News, Notes and Numbers
ASK AND YE SHALL RECEIVE: Lorie Kane made a hole-in-one on the par-3 eighth from 160 yards with her 5-iron. It was only the second hole-in-one of the year.
PESKY CELL PHONES: Webb had a brief encounter with a spectator and her cell phone. I asked her how her beer tasted just to get her attention, but that didnt seem to do it.
At first I was irritated, I was just trying not to get too mad,' Webb said. And then she kept playing with her phone and I was like, You know what, can you just stop playing with that, please.'
DQ: Raquel Carriedo was disqualified following Fridays round for signing an incorrect scorecard. The Spaniard made a five on No. 10 but signed for a four. Her scores of 74-71-145 would have been good enough to make the cut.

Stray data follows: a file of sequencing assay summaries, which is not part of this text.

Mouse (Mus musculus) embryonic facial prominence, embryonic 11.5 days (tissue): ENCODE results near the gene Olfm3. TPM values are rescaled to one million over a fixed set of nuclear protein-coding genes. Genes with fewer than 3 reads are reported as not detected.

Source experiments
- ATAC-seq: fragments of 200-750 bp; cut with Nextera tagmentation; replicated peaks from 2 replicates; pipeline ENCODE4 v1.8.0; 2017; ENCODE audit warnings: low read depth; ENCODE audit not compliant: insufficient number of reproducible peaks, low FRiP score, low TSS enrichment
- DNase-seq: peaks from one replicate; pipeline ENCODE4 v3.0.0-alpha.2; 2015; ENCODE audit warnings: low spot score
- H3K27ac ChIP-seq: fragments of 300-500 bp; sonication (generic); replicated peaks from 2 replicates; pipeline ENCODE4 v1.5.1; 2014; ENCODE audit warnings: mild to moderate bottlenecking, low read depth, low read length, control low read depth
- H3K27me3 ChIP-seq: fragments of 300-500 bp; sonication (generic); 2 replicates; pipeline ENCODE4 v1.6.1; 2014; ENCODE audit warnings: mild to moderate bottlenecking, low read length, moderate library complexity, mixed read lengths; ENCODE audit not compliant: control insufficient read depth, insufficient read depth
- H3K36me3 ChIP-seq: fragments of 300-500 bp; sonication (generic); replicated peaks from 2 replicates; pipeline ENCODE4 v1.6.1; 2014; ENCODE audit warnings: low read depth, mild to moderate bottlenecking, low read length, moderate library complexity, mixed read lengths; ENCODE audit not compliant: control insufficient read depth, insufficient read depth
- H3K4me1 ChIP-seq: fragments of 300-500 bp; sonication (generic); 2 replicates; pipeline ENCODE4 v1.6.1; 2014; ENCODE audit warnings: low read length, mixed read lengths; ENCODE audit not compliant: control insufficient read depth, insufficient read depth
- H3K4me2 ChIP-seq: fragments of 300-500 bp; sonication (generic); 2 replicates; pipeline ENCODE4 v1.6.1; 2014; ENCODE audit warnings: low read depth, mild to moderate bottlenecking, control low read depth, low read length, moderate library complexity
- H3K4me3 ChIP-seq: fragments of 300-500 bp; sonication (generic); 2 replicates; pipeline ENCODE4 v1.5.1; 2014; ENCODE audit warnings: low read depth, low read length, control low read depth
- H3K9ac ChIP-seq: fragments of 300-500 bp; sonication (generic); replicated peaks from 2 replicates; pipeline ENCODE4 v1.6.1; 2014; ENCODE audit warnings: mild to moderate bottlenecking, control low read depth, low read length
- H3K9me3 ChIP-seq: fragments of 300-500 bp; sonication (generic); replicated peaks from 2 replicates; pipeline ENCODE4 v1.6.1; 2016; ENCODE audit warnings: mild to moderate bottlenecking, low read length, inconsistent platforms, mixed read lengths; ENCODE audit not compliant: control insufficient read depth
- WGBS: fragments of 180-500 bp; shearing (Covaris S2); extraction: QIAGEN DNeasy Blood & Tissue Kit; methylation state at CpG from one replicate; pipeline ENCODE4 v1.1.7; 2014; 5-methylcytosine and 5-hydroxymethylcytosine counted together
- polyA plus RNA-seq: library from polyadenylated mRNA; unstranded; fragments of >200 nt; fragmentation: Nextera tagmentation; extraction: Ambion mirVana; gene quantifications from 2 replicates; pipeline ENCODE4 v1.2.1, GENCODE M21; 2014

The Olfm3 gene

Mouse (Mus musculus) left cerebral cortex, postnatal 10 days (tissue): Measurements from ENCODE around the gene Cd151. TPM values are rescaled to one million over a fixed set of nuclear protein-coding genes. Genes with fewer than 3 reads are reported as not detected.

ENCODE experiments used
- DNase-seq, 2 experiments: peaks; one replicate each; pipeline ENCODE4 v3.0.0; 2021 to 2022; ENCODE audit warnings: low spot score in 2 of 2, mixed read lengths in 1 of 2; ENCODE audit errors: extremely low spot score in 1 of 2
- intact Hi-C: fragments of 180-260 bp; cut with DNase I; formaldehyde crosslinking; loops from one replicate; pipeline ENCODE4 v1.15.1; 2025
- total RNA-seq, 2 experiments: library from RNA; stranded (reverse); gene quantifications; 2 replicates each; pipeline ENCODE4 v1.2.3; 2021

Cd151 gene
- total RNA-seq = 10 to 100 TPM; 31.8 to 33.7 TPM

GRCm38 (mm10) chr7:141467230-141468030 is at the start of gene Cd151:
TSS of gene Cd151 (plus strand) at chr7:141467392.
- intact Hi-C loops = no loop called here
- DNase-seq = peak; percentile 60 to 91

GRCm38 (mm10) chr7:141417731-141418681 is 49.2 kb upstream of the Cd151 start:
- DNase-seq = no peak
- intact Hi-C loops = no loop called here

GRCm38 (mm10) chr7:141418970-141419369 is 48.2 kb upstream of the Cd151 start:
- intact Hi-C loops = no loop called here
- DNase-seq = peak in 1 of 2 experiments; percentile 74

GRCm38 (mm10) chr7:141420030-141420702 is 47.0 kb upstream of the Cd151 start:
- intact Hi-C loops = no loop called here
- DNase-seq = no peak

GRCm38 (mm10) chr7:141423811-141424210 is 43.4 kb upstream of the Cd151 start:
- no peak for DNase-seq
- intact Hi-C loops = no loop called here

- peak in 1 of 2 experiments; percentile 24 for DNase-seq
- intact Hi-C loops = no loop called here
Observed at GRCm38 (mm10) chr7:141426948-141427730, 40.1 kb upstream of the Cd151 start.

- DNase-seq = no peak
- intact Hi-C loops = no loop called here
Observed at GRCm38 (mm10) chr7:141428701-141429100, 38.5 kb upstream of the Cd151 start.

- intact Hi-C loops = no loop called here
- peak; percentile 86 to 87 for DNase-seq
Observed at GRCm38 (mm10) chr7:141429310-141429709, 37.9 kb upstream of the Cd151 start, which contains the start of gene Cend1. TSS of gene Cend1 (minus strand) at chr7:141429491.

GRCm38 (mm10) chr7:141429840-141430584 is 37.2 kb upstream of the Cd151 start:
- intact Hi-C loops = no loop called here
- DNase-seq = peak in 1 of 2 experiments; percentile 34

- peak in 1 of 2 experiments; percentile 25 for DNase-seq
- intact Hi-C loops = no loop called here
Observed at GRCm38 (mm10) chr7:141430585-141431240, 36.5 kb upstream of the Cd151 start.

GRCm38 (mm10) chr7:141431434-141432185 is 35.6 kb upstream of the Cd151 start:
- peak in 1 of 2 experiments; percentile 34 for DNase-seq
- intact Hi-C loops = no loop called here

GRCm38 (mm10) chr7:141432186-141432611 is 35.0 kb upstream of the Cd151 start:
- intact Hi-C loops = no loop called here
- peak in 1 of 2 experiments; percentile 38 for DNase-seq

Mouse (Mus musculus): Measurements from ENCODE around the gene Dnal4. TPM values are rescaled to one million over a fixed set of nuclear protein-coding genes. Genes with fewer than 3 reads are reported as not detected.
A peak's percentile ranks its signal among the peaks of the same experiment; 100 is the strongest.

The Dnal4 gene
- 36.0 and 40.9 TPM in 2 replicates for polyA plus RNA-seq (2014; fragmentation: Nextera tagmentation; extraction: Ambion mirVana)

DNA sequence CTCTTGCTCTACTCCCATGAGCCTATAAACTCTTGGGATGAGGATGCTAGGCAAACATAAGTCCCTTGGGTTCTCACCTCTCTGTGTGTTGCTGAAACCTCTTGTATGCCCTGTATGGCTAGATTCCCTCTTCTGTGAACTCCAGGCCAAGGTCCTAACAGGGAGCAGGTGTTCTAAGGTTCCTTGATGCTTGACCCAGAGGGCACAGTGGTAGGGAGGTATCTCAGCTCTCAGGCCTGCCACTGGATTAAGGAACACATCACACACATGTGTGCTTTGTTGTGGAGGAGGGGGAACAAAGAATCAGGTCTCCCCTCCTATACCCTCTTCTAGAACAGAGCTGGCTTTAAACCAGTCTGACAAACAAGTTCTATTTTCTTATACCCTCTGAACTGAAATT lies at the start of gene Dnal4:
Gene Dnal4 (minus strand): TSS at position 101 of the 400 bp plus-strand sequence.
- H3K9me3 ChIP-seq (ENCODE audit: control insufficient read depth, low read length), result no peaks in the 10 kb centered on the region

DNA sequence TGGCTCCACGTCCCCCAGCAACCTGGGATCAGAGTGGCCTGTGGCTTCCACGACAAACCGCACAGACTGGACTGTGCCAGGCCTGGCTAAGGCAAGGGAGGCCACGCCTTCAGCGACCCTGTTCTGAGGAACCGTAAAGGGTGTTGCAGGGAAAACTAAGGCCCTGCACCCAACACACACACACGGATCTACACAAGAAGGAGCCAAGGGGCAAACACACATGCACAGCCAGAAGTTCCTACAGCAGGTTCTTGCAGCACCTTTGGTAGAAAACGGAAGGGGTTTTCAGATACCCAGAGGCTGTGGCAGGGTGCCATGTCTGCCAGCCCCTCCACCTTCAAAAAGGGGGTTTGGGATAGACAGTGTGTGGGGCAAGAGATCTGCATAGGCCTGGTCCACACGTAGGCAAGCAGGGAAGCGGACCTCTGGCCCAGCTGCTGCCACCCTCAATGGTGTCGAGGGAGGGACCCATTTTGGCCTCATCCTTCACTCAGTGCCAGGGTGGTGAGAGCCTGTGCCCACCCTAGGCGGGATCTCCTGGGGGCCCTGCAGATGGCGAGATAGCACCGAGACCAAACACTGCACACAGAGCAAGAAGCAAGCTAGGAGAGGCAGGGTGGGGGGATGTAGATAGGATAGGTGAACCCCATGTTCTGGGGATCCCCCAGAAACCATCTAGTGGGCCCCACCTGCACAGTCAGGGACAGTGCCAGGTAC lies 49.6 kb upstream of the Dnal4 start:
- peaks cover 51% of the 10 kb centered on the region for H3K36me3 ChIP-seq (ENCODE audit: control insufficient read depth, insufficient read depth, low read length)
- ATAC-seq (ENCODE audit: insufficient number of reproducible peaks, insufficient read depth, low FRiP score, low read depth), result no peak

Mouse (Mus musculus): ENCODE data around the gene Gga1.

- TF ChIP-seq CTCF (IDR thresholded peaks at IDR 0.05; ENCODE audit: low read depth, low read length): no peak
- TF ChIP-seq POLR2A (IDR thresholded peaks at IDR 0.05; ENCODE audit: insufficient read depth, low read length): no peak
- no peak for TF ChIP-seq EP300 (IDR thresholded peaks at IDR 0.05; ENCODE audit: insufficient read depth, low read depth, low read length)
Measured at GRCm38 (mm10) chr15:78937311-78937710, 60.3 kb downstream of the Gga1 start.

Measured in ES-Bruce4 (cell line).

Full-field scores from the Kraft Nabisco Championship
Watch: Daly makes birdie from 18-foot-deep bunker
John Daly on Friday somehow got up and down for birdie from the deepest bunker on the PGA Tour.
The sand to the left of the green on the 16th hole at the Stadium Course at PGA West sits 18 feet below the surface of the green.
That proved no problem for Daly, who cleared the lip three times taller than he is and then rolled in a 26-footer.
He fared just slightly better than former Speaker of the House, Tip O'Neill.
Koepka (wrist) likely out until the Masters
Defending U.S. Open champion Brooks Koepka is expected to miss at least the next two months because of a torn tendon in his left wrist.
Koepka, who suffered a partially torn Extensor Carpi Ulnaris (ECU), is hoping to return in time for the Masters.
In a statement released by his management company, Koepka said that doctors are unsure when the injury occurred but that he first felt discomfort at the Hero World Challenge, where he finished last in the 18-man event. Playing through pain, he also finished last at the Tournament of Champions, after which he underwent a second MRI that revealed the tear.